Thursday, February 9, 2012

Pendon - An inspirational interlude - part one

I have just returned from a 10 day holiday back home in England. OK, so January/February is a strange time of year to go but happy family circumstance dictated the time of year, so we were more than happy to be there. We, (the wife and I) also got time to do some touristy sight seeing in Lincoln, London and Oxford. Of particular importance to this blog was our trip to Pendon, the world famous "Museum of miniature landscape and Transport modelling" to give it its proper title. It is an absolute treat for model makers of all disciplines but particularly railway modellers. 
There are three models to see there, all famous, if not legendary in the railway modelling world. First to see is John Aherns' "Madder Valley Railway". Its attention to detail and realistic approach to the presentation of the models is nothing unusual by todays standards but when this layout was built in the 1930's it was unheard of. The Railway is totally fictitious with narrow gauge locomotives stretched to Standard gauge proportions and structures (some freelanced) and locations from all over England. But the whole thing comes together to make a perfectly believable whole.
The layout is still operable but due to its great age is only operated a few times a year.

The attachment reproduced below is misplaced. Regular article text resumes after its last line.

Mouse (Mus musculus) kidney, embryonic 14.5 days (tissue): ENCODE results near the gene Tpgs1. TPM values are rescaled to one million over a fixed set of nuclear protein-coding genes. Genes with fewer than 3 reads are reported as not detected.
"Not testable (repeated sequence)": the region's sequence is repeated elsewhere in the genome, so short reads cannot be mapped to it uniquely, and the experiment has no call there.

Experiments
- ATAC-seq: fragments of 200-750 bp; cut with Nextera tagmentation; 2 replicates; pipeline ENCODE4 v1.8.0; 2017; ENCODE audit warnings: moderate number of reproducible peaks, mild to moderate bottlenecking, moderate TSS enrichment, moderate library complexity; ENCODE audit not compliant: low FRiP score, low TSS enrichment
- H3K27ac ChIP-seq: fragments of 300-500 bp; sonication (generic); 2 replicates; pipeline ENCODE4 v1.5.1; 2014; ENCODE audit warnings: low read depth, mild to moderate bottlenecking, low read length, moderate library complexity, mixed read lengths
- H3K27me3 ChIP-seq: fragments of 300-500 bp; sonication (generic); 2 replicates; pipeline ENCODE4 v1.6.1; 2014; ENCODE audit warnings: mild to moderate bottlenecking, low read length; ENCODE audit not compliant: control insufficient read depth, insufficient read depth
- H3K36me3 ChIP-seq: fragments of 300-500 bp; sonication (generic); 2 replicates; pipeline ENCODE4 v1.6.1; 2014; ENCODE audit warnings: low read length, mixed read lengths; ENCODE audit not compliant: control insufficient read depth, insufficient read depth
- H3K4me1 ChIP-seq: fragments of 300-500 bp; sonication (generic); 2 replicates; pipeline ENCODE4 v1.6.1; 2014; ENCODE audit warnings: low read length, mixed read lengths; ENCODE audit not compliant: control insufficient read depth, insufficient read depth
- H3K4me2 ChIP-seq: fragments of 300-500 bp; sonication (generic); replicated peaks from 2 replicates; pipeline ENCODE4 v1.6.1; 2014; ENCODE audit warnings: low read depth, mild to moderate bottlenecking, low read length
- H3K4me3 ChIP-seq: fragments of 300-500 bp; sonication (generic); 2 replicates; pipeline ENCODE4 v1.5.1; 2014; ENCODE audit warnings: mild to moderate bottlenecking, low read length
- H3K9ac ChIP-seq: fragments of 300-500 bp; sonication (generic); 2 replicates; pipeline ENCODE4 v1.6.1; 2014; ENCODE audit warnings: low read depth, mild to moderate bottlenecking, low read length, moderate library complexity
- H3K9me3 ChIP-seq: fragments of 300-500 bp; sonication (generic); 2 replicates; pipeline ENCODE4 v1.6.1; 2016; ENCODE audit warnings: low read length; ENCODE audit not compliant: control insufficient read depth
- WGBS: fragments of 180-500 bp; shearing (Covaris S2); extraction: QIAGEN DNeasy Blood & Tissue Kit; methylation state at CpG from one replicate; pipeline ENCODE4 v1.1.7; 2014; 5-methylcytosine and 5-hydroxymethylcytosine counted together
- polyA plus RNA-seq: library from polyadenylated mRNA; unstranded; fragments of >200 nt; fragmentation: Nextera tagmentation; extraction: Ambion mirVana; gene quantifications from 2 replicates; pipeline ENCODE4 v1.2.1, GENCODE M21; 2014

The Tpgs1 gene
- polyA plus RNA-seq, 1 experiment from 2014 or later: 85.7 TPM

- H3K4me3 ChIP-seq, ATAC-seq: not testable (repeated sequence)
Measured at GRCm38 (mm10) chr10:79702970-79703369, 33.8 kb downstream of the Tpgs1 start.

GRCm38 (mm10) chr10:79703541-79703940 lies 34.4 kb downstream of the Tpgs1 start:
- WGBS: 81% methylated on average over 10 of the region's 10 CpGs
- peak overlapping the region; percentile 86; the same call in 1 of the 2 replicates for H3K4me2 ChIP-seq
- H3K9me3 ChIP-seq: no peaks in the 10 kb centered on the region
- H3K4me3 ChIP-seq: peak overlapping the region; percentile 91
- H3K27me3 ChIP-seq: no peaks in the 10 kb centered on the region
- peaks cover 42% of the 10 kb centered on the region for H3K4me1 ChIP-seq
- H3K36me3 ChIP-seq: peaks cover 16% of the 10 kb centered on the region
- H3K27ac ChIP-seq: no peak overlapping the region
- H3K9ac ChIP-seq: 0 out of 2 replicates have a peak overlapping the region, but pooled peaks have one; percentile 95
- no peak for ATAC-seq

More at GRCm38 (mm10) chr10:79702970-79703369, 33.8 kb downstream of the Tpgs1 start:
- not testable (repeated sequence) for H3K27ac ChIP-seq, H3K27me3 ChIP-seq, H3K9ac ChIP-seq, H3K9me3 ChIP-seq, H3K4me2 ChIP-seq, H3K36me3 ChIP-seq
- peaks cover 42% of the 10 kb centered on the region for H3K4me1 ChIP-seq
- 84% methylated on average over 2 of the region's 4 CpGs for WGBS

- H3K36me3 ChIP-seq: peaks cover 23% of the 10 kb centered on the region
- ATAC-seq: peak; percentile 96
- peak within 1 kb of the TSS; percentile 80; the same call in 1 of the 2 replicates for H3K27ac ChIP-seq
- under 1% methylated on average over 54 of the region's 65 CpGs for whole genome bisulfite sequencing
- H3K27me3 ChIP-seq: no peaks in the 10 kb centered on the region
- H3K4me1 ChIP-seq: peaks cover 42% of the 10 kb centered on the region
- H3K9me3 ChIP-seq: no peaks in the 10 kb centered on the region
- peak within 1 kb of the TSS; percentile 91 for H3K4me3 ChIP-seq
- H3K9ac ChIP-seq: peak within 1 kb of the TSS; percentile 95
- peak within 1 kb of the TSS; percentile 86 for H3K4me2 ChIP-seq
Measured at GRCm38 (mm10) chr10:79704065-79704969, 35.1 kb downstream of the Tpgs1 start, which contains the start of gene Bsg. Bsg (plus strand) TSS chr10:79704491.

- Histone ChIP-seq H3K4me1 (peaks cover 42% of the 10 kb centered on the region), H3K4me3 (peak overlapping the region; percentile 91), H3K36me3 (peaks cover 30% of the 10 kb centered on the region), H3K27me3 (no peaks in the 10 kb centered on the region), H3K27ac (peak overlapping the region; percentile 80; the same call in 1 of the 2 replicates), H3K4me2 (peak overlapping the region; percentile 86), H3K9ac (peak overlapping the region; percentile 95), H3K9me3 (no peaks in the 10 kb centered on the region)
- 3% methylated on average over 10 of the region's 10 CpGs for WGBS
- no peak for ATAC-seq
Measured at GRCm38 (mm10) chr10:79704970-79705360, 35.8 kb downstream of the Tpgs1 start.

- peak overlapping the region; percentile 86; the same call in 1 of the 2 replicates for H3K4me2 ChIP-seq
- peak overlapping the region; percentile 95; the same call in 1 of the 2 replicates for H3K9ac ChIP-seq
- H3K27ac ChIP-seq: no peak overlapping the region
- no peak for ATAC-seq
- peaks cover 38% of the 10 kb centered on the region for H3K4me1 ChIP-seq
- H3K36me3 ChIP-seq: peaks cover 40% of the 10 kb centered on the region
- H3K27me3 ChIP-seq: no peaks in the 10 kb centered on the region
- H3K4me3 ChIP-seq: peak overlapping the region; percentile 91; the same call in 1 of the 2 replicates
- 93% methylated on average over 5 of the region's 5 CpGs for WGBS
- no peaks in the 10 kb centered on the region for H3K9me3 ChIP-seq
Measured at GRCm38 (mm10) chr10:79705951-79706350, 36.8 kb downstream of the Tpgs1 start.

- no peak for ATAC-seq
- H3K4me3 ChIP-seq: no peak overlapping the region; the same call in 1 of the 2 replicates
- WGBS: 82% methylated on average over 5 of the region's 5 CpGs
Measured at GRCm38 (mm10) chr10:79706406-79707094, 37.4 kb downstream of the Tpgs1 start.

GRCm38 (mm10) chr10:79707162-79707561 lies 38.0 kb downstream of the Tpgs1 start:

Above: The railway station at the town of Gammon Magna
Above: The approaches to Madderport.
The Next layout you see as you tour the building is the Dartmoor scene. Inspired by the railways of South Devon, a single track branch line struggles across Dartmoor to reach a junction station where trains meet the main line. The model itself must be about 30 feet long with the centrepiece being the 13 foot long model of a typical Great Western Railway Timber viaduct. The model has a definite operating sequence of trains that would typically be found on such a branch line. These trains are described in detail by one of the many Pendon volunteers on hand.
These two pictures show (below) the famous timber viaduct and above the small run down farmhouse that sits at the foot of it, and can just be seen in the picture beneath.
These models themselves would be enough for most modellers. But nothing can prepare you for the Vale scene that comes next. So in the best television "cliff hanger" tradition I'm going to let you wait a while before I share that with you.
Then I'll ramble on a bit about what we modellers of small layouts can learn from such huge models.

No comments:

Post a Comment